Seeing in New Places

Elaine. Tahiti. January, 2004.

Slipping Free of Fear

My daughter Elaine and her husband Rob, who recently moved to Hawaii, just completed their SCUBA certifications. She posted yesterday on Facebook:

I’m officially a certified open water scuba diver!! Aaaaaand I swam with THREE sea turtles and a shark today. So awesome.

This news makes me tingle with joy for them–for her. Because if things had gone just a bit differently, she might not have sought this adventure.

My mother was afraid of the water. She never learned to swim, wasn’t comfortable putting her face in the water. Determined not to pass her fear on to her children, she carted my siblings and me off to swimming lessons at the Bloomington Plunge. On Saturdays, my parents drove an hour to take us to the ocean, where Dad would take my sister and me far, far out into the Pacific, while Mom sat on a blanket in the sand.

I was never afraid in the water. I was sure my father could swim all the way to Japan. And he always had one strong hand on me as we swam in the ocean. 


I did not, however, develop a taste for breathing under water. Even a year spent living in Polynesia didn’t tempt me: it felt creepy to fill my lungs while immersed, so I never took up snorkeling. 

Elaine grew up with swimming pools and frequent trips to the beach in San Diego. She learned to swim as she learned to walk, it seems.

And in Polynesia, Elaine wanted to snorkel. She’d return to the beach, warm saltwater streaming from her skin, and tell me about life under the sea.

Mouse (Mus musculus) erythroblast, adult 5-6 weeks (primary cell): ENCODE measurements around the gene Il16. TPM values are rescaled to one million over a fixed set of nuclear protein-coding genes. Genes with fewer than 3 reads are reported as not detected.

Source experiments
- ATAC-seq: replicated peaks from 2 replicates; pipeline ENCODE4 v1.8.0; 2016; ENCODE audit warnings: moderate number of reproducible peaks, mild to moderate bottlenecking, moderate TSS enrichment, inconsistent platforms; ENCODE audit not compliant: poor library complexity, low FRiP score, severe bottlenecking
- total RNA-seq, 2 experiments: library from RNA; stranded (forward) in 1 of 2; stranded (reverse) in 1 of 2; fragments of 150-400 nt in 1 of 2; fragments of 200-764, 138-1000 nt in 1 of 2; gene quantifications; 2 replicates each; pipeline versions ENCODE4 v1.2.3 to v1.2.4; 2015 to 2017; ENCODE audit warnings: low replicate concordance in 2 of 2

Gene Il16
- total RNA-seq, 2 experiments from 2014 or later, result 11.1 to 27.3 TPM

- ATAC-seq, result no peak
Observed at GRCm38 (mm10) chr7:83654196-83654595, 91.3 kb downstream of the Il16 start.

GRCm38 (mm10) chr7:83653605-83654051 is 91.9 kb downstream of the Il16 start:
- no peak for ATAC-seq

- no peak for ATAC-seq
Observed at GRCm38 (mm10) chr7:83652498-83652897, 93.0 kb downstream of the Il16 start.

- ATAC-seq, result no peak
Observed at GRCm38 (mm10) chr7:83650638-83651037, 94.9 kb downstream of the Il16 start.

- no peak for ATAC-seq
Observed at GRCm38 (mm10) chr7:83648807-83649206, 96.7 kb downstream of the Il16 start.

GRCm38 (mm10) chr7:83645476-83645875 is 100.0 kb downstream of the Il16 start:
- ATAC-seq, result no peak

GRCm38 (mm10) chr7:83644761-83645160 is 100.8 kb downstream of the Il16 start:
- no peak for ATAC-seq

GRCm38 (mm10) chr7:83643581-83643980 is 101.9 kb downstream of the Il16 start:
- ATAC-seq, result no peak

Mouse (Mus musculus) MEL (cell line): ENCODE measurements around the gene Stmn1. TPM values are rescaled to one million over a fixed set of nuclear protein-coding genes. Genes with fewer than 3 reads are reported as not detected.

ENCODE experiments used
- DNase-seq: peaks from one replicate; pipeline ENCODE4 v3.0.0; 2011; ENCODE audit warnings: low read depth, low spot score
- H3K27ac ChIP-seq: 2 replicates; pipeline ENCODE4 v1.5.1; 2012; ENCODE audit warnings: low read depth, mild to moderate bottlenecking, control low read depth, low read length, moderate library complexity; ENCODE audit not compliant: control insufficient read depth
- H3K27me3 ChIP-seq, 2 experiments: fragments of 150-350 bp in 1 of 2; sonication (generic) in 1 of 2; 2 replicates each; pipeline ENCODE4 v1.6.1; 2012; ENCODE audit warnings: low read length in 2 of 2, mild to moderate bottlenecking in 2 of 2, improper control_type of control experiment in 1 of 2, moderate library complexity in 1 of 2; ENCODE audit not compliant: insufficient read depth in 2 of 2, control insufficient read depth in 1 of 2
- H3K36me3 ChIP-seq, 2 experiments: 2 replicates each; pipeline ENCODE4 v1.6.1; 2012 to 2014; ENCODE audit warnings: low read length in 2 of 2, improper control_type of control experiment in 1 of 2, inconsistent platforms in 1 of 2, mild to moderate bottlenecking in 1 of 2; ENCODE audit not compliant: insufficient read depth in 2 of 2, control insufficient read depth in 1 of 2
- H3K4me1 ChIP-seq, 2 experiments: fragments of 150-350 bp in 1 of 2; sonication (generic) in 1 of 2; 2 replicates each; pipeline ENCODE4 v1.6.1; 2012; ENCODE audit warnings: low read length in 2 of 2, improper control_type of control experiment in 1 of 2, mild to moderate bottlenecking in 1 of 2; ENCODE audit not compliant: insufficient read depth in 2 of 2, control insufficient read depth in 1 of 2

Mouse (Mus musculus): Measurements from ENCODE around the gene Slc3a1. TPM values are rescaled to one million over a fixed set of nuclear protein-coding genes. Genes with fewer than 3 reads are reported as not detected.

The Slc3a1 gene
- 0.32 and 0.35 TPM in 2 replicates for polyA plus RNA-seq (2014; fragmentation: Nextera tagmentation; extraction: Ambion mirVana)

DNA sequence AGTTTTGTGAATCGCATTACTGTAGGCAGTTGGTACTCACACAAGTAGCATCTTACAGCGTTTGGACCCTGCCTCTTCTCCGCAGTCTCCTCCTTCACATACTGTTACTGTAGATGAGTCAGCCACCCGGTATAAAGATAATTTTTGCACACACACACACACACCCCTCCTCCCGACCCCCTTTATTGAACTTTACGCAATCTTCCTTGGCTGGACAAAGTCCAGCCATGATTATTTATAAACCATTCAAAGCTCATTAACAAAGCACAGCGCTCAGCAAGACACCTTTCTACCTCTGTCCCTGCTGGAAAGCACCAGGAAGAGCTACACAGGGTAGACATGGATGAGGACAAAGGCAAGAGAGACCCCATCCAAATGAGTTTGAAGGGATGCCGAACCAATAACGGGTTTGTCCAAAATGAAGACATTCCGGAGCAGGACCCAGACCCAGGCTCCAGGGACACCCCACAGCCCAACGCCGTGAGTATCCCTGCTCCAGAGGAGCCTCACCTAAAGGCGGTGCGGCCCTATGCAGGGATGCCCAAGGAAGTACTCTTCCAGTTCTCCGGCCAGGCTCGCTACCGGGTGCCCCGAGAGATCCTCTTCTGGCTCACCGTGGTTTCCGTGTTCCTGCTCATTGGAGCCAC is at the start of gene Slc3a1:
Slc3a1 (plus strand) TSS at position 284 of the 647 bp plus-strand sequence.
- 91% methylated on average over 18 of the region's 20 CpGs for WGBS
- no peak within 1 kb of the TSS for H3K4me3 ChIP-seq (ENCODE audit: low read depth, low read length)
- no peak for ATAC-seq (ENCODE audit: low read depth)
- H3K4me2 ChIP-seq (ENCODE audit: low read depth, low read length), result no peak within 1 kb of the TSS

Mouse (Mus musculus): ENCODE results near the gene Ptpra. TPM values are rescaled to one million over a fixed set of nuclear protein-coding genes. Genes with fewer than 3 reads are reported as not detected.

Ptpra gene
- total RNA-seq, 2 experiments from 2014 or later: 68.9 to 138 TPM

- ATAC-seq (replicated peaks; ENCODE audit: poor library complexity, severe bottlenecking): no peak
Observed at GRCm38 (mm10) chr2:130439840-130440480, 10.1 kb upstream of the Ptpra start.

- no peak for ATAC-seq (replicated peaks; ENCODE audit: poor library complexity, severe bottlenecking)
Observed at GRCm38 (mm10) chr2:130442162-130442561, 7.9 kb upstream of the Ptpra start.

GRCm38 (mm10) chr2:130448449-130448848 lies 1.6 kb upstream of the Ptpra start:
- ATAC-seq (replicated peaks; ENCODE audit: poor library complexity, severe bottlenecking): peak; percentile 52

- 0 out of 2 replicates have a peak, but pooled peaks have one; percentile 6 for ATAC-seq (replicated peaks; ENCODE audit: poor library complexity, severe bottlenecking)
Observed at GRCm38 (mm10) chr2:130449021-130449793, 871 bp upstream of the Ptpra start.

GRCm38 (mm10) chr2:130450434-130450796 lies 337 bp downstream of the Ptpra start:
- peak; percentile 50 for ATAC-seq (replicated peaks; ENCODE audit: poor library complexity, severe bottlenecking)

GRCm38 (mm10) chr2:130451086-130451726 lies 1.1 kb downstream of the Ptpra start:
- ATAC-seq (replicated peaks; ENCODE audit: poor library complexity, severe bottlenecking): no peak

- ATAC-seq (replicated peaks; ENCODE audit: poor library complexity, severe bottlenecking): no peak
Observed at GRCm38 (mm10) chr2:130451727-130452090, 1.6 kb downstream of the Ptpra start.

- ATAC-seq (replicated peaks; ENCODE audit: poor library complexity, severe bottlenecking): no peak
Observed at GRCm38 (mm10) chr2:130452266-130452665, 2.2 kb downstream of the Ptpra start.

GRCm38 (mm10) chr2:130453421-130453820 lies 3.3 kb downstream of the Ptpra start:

“Mom! I saw black, spiny urchins and red fish and blue fish and this big head of coral with anemones covering it! I saw starfish!” 


I’d listen to her Seussesque travelogue of her visit underwater, her time in an alien realm, and I’d marvel. Truth is, I could walk the reef in Polynesia and see those same creatures. 

A ripple in the water would distort my view of them, but I could see them.

Now she’s an adult and she’s learned to go deeper, to swim down deep with her own atmosphere strapped to her back. She is seeing things I’ll never see.

My mother refused to carve her fear of water into my DNA, where I could pass it on to my own child. 

Two generations later, my daughter has a clear view of things that I could see only as wrinkled glimpses through a rippling sunlit surface, if at all. 

She’ll swim and she’ll dive and she’ll surface and tell me what she’s seen. And I’ll listen and I’ll marvel and I’ll wonder what else has been coded into her heart. 

2 I will open my mouth in a parable; I will utter dark sayings of old, 3 Which we have heard and known, And our fathers have told us. 4 We will not conceal them from their children, But tell to the generation to come the praises of the LORD, And His strength and His wondrous works that He has done. 

Psalm 78: 2-4 (NASB)







Comments

  1. Lovely story, an excellent lesson on how to bring up children. Good for you!

    This blog post could serve as a vignette in your memoir. The Psalm 78 verse you quoted is one that I use in my classes. 🙂

    Have a good day, Sheila, and a nice weekend!

    Linda

  2. Linda, thanks.

    My mother was fearless (except for swimming–during her childhood, polio kept lots of people away from public pools. So she never learned). What good things I know about rearing children, I learned from her.

  3. A Joyful Noise :

    Your boldness and courage has also been passed on as to things of the Spirit. Your daughter is delving deeper into God and teaching her children to seek after the Lord as well. May we ever dive into his presence and enjoy the deep things of God.

  4. Bee-you-tee-ful! 🙂

  5. 🙂

  6. Sandra Heska King :

    My husband and I learned to snorkle in the Virgin Islands. I wasn't too keen on the salt waves invading my atmosphere. But I loved what I could see by going deep.

  7. I'll bet, Sandy! I have a friend who is an underwater photographer.

    There's some amazing stuff down there. Waaaaaaaaaaaaay down there.